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Tagline: Non. Sorry, none.
Premise: Three part documentary each an hour long on Netflix about the Paris attacks on 13th November 2015.
Delivery: “Images, sounds, smells that blend together in your mind to make a real mess."
Not a lot of people know this; only everyone who has ever met me since, and possibly some of their friends. But I once nearly died in a shooting. I was strictly a bystander, not the target (he looked pretty dead), but it's no exaggeration when I say that when the bullets came in to my side of the bus, my first conscious knowledge of them was the window snapping by my ear. Next to my head. All I had was confusion, loud metallic bangs, and at the same time an understanding. My biggest worry is that it will seem I am trivialising November 13, but to me it doesn't feel like I am. Something which very nearly stopped my life. Instantly. Violently and with violence around me. Yes, I'm a tart.
This is my small understanding.
The victims of the Paris horror you'd have to be nuts not to feel for. Understanding the dead, and seeing emotions swimming in the eyes of the living are two different things. People dying is often very impersonal; the survivors are the ones who haunt you. Their terror or acceptance is like a plague. Awful, destructive and somehow important. November 13 conveys the odd, serene, violent dichotomy of survival. It throws that horrendous shared experience in to a centra-fugue and spits it out as individually as the poor people who suffered though it; while doing justice to those who simply suffered, but not through it.
Phones ringing. It has to be the most heartbreaking modern symbol of a life lost: the inability to answer that fucking phone. Ordinarily so innocent, annoying perhaps, but now a damning indictment of a human's absence. A loss of life. Death.
November 13 is so loving, so well placed and just about the people. Those people provide slight scenes of serenity, tiny slithers into the mindset of atrocities otherwise alien, so out of reach. The smallest human touch meaning more than a loving hug; two fingers clutching as those around you die. It's one of the most moving things I've seen in an age. It's why I'm writing about it, despite it not technically being a film (three hour long segments on Netflix). Although I felt some connection, November 13 is not about a random shooting in Old Kent Road, this is, as one survivor explains, people, “here to kill everyone”.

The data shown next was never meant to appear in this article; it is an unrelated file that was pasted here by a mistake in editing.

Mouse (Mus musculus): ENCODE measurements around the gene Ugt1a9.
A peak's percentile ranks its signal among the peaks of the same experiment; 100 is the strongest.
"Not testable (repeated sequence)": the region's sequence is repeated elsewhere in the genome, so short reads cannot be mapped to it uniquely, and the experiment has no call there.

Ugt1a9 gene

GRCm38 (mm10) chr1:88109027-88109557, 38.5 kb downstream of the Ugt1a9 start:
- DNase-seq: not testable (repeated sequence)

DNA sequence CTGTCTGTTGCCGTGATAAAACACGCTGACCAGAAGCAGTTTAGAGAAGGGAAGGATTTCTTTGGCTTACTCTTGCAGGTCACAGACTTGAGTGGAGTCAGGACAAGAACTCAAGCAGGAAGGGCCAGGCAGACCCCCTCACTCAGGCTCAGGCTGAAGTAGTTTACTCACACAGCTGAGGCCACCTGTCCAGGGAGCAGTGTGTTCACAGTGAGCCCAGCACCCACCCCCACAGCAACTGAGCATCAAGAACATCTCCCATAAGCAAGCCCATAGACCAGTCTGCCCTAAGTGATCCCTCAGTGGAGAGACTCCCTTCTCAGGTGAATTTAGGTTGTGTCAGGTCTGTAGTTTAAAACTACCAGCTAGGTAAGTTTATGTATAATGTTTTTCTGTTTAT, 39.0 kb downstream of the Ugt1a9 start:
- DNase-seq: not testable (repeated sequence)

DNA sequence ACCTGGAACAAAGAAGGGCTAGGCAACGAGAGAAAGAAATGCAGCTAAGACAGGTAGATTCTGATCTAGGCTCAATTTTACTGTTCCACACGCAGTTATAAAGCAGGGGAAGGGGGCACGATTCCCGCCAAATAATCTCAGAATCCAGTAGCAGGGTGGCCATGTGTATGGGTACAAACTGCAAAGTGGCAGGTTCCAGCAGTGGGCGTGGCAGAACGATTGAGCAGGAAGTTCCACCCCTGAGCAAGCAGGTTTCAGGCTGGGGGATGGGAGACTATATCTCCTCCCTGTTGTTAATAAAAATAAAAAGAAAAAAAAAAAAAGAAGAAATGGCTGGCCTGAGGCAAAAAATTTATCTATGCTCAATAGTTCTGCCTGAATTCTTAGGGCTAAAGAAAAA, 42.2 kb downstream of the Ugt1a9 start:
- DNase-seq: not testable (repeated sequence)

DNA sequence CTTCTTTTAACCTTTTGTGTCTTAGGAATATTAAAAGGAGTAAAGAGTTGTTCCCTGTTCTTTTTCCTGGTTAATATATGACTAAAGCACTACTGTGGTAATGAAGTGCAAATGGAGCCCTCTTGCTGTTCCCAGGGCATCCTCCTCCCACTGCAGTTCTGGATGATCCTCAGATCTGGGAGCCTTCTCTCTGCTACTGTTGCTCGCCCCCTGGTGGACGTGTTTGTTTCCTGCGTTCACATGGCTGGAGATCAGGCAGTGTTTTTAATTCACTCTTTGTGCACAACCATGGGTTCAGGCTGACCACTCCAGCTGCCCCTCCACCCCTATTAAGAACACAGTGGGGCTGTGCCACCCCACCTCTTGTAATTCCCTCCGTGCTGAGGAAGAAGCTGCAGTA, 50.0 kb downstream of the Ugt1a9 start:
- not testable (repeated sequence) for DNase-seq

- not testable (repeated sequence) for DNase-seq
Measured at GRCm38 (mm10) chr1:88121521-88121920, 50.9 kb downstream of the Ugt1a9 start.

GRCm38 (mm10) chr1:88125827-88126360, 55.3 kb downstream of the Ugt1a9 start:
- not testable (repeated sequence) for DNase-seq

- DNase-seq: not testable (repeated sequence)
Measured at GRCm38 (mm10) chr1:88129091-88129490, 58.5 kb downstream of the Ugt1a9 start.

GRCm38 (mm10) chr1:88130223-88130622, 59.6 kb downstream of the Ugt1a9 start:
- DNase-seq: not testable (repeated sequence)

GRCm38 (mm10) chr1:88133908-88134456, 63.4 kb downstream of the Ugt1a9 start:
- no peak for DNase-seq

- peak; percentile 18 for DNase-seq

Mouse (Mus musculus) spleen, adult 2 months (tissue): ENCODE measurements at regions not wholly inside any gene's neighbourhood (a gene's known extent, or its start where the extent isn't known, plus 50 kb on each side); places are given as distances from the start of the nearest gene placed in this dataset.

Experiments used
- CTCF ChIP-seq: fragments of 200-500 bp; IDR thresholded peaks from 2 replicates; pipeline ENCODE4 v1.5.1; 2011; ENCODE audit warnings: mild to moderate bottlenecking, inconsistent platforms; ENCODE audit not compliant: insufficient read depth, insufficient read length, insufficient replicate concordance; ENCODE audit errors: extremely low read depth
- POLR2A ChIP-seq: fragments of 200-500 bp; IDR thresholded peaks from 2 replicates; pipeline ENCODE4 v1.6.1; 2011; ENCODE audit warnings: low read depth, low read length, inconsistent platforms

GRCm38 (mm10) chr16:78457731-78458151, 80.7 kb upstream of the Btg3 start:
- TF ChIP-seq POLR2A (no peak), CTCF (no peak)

It's not even remotely a “what would you do” story, because, as you hear the victims you know full well you'd have been at your most brave to do half what they did. The humour they maintain, the love and even flair for the story telling in parts. The lady who says, “Non!” and then to translate (which I could have done perfectly of course), “I am not being murdered by a man wearing a tracksuit! That's too much!”
There people have been through the worst, the horror, the hatred, the smells of death and witnessing of loved ones die, but they retain their humanity. A love no terrorist will ever have. “You cannot take what's inside me.” as one says They may be unique by ordinary standards, they may be ordinary by everyday standards, I don't know. But November 13 is impeccable documentary making, if a very hard watch. The message which rang loud and clear for me was if you try to blow society apart, life has taught us all you do is strengthen resolve. Attempts to separate so violently makes the fractious segments take hold of one another, as they're spat out of your violence. We're all grasping for a grip on this confusing, human plain, and all hatred, fear and violence does is give everyone else a foothold against you.
Bedsit it? While a small part of me identified with the sense of understanding yet confusion, there is so much in November 13 that my emotions rather got the better of me. Hence this rambling, post. I just found it brilliant, if incredibly reducing, upsetting, conversely warm and bonding film-making. I watched all three in a day, with pauses to sob. 10/10